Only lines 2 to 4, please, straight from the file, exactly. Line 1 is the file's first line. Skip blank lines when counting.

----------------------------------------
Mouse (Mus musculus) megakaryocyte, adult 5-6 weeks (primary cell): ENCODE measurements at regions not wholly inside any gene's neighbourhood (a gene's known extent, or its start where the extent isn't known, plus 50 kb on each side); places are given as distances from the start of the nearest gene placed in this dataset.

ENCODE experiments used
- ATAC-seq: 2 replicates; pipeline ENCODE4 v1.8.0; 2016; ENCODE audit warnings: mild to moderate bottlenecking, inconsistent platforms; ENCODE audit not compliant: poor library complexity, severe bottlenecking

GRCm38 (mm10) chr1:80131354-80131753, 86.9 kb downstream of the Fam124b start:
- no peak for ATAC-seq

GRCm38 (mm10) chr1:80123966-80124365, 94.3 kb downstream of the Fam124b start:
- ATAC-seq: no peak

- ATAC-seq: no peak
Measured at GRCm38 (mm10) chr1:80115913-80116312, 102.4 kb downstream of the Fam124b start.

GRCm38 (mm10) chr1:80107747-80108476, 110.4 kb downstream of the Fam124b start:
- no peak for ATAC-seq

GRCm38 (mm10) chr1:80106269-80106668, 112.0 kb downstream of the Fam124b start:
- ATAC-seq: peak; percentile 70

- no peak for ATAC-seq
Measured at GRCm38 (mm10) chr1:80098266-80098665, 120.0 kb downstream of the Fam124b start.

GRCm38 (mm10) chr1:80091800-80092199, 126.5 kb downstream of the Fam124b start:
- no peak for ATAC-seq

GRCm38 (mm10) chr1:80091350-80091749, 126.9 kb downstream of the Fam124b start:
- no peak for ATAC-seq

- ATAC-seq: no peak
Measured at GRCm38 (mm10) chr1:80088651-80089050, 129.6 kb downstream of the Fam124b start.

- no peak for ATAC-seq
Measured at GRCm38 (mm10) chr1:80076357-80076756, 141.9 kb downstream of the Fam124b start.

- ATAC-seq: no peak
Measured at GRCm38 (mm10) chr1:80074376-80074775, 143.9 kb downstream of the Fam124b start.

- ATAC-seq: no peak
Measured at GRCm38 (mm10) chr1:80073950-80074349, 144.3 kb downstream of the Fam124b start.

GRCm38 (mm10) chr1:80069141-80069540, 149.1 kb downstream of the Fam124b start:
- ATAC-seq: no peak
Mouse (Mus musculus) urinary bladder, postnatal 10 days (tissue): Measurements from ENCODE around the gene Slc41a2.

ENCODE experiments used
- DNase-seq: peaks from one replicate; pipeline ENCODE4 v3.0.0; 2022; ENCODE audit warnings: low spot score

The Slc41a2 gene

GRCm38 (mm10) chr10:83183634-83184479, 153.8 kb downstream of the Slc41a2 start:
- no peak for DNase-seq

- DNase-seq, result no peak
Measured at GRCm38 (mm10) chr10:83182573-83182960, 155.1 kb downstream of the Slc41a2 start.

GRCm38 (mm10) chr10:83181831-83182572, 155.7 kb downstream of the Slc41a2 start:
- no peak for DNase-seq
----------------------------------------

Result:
ENCODE experiments used
- ATAC-seq: 2 replicates; pipeline ENCODE4 v1.8.0; 2016; ENCODE audit warnings: mild to moderate bottlenecking, inconsistent platforms; ENCODE audit not compliant: poor library complexity, severe bottlenecking

GRCm38 (mm10) chr1:80131354-80131753, 86.9 kb downstream of the Fam124b start: